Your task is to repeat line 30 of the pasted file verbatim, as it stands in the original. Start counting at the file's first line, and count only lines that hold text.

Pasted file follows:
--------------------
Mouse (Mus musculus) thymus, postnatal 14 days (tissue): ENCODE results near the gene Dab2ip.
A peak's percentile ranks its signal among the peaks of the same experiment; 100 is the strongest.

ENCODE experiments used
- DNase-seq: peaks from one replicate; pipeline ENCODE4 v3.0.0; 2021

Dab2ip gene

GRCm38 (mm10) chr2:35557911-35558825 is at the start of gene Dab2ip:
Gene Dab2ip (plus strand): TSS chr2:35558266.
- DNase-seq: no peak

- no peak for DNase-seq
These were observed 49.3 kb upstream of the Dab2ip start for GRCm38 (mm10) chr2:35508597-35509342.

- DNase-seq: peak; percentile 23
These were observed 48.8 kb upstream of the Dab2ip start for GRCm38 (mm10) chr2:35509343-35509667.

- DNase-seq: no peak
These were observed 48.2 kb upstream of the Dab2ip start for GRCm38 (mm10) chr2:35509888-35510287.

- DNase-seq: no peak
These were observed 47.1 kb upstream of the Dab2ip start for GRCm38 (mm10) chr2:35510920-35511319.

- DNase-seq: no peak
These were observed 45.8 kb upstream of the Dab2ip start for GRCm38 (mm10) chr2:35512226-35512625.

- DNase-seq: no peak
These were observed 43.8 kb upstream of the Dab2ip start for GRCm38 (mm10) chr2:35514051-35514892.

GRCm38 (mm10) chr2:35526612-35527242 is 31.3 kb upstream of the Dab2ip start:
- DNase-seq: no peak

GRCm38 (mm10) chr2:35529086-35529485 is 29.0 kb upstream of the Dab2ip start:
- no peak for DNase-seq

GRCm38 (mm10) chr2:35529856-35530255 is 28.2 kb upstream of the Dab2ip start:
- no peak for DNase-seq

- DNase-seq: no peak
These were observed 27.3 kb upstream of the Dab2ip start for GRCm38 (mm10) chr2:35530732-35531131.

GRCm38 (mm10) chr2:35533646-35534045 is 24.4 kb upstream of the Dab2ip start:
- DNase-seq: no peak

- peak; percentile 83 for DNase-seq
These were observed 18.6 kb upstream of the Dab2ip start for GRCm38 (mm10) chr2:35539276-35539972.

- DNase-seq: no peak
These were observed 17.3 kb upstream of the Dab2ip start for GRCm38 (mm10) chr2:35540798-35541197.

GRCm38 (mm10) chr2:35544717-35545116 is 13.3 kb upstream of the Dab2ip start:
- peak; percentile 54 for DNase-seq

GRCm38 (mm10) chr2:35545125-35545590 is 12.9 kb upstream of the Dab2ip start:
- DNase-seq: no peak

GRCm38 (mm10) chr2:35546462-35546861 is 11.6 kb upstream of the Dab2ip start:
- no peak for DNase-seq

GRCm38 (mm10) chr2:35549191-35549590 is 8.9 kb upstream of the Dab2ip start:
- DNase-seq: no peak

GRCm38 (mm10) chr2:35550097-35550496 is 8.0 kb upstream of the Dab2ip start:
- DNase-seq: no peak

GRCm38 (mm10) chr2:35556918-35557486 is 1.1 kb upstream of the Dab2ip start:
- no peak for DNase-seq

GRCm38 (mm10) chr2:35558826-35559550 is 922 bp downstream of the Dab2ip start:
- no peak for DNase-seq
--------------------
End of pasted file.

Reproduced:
- DNase-seq: no peak